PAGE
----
Climate 'Hubs' Part of USDA's Environmental Management Plan

Climate 'Hubs' Part of USDA's Environmental Management Plan

Each regional hub dedicated to services and activities for farmers and foresters to mitigate climate change

USDA Secretary Tom Vilsack Wednesday called for a stronger effort to mitigate climate effects on agriculture through the federal development of seven regional hubs dedicated to environmental risk management.

Working with other agencies, the hubs will serve as a source of regional data and information for hazard and adaptation planning in the agriculture and forest sectors. The hubs will also provide outreach and extension to farmers, ranchers, and forest landowners on science-based risk management and will partner with land grant universities, Extension and the private sector.

The COMET-FARM tool uses data inputs to determine carbon displaced by conservation practices.

Each hub will be located in a USDA facility within the Northeast, Midwest, Southeast, Northern Plains, Southern Plains, Pacific Northwest, and Southwest.

"Our farmers, ranchers and forest landowners are the most innovative on earth, and they're up to the task of meeting environmental challenges that lay ahead," Vilsack said during an address at the National Press Club Wednesday.

"We know what we're seeing on the ground - more intense weather events, and a greater number of them. USDA will be there to support the efforts of our farmers and ranchers to adapt to these new challenges, just as we have been for decades," he said.

Also part of Vilsack's announcement was the unveiling of the Carbon Management Evaluation Tool, or COMET-FARM. The tool, which is free to use online, uses data inputs on location, soil characteristics, tillage and nutrient use, then estimates carbon sequestration and greenhouse gas emission reductions associated with conservation practices.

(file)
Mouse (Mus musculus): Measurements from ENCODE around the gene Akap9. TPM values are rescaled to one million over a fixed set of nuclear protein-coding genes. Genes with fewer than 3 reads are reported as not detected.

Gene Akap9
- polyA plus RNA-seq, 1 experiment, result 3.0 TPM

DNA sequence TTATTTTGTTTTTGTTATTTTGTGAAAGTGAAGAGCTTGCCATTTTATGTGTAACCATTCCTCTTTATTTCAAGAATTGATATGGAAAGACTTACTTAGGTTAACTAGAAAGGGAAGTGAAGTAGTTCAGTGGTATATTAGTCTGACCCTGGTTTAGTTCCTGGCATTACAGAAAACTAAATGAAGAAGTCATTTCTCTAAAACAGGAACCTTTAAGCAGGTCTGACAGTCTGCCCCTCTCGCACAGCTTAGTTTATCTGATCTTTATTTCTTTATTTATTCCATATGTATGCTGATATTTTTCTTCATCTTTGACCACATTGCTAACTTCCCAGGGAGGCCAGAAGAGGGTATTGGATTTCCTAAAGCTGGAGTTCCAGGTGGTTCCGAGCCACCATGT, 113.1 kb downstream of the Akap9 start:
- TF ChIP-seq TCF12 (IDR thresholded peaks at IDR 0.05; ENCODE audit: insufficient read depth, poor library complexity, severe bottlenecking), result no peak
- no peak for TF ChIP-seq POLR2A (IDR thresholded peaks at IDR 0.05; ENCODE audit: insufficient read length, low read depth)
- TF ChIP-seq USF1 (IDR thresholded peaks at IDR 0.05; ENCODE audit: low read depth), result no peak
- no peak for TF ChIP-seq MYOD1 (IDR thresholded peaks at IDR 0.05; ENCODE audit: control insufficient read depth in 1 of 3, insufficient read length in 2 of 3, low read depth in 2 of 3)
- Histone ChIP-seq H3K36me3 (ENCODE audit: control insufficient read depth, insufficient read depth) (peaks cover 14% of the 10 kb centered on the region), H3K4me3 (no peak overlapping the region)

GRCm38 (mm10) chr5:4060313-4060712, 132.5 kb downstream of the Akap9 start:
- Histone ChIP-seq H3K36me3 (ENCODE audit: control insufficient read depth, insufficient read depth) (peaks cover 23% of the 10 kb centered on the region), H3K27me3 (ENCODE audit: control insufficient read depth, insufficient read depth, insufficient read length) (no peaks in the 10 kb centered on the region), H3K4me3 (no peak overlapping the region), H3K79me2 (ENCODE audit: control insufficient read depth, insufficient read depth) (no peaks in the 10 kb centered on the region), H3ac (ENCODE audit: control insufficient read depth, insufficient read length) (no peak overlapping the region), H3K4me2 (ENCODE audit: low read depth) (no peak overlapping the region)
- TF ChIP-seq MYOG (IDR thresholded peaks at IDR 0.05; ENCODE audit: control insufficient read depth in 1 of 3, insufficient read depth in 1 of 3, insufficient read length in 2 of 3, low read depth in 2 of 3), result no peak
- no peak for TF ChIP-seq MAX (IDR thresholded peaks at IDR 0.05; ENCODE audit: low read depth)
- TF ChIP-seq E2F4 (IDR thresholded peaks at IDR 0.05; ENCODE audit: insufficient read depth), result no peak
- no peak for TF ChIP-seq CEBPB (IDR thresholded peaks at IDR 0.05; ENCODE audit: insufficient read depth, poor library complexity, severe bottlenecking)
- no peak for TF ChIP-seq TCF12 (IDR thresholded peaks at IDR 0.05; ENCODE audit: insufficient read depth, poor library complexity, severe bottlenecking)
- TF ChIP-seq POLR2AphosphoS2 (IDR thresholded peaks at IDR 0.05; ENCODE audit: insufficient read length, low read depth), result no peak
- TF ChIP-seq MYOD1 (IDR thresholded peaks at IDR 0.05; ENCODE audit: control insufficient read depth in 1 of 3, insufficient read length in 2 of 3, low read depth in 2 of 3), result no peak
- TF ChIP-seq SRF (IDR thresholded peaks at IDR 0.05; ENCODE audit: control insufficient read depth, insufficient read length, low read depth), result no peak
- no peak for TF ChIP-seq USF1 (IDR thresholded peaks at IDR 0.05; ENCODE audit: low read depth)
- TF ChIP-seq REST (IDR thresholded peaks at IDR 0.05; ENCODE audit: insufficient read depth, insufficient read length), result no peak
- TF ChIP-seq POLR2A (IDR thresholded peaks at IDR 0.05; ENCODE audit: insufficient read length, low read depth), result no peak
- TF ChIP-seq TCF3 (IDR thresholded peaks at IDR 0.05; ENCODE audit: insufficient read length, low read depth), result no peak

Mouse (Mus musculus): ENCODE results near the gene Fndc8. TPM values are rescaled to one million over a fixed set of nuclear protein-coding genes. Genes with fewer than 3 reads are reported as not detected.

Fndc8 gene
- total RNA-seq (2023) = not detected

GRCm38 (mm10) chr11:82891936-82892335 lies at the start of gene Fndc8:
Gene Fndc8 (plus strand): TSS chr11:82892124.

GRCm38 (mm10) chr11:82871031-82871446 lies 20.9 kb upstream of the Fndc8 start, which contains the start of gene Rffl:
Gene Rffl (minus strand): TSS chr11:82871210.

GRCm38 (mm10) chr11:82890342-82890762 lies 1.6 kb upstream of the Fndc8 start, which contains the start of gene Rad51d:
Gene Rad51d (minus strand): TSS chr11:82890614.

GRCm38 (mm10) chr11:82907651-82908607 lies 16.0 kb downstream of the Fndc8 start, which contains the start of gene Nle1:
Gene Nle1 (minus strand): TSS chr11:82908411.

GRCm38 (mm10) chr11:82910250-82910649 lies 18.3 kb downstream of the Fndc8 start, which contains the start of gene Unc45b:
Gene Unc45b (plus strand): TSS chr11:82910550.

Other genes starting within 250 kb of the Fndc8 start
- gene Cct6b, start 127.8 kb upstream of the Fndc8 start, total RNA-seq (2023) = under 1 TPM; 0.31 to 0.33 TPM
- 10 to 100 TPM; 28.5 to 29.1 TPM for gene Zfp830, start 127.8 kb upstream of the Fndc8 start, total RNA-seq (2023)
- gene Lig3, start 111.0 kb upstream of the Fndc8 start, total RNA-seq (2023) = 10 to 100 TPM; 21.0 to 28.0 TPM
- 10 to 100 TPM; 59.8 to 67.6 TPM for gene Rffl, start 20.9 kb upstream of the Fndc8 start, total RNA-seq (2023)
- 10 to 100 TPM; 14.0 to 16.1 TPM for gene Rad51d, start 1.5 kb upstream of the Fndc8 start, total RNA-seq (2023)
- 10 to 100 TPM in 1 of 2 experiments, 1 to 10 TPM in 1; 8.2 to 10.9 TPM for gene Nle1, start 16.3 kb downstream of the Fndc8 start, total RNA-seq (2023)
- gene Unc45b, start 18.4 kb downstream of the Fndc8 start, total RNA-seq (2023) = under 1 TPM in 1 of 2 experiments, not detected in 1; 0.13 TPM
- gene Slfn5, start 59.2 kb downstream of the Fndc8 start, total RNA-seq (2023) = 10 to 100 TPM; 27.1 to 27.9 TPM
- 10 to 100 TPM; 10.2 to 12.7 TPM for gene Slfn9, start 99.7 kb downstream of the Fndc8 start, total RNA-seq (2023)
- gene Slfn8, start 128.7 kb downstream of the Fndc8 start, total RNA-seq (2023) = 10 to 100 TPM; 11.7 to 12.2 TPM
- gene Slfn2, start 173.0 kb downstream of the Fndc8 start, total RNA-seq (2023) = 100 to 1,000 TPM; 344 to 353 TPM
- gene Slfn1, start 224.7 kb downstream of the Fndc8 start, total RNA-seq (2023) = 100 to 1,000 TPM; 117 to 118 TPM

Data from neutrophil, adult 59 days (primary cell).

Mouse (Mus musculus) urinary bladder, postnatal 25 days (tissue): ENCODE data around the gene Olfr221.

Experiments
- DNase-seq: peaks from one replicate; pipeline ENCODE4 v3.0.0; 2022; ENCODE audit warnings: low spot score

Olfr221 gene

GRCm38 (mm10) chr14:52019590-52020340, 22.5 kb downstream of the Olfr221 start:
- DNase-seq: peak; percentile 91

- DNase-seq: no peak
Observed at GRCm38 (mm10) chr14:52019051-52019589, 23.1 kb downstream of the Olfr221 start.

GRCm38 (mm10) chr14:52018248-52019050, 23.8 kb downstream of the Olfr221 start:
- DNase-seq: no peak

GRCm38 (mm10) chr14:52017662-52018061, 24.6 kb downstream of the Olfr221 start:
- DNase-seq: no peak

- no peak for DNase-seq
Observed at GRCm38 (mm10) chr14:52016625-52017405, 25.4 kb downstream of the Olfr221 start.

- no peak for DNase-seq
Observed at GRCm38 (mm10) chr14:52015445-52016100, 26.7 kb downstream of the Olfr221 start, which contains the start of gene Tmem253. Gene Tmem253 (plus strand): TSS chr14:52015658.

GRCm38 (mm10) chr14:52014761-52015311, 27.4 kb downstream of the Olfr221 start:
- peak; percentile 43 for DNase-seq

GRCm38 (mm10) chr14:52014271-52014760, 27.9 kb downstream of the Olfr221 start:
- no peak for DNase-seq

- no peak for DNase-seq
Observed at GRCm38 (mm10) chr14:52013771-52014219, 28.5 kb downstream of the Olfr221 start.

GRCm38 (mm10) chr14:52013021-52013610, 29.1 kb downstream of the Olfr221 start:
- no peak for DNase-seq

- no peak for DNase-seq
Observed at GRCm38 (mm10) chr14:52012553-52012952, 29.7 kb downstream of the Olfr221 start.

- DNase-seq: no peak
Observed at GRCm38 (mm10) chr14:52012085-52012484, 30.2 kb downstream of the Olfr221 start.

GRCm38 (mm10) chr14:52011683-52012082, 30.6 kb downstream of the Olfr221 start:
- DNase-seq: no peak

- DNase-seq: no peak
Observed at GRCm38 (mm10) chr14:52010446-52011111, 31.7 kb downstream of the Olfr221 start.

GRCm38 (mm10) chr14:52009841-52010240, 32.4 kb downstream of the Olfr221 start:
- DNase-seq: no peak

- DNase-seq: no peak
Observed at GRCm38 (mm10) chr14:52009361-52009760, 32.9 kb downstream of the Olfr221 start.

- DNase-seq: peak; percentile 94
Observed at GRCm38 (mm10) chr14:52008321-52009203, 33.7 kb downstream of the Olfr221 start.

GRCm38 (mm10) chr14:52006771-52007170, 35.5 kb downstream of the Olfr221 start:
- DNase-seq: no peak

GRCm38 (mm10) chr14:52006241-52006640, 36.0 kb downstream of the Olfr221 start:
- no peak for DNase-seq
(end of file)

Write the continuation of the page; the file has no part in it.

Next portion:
COMET-FARM complements data collected under the Rapid Carbon Assessment program, also released Wednesday. The data provides a quantitative estimate of amounts and distribution of carbon stocks for U.S. soils under various land covers.

Finally, the Vilsack's announcement also included development of science-based cover crop guidelines, which establish common rules for burndown and other activities across all involved USDA agencies.

"By taking collaborative, regionally-appropriate steps today to adapt to threats, USDA can help American agriculture continue its tremendous productivity in the years to come," Vilsack added. "We've already worked hard to be proactive and ensure that USDA is prepared for modern environmental challenges - but we can't let up in our efforts."

Vilsack's comments were welcomed by energy group 25x'25, which said U.S. producers welcome USDA's help in strengthening production and cutting input costs.

"We applaud USDA's initiative that will offer assistance to producers in mitigating the risks posed by changes in our climate. The Hubs proposed by USDA will serve the farmers, ranchers, and forest landowners in each region, providing tools and localized strategies to help them meet the challenges of drought, heat stress, excessive moisture and changes in pest management," the group noted in a statement.

The group said the USDA plan shows that "with forethought, leadership and the right priorities, U.S. agriculture and forestry systems will meet the challenges posed by changes in weather and prosper from improved resiliency to them."

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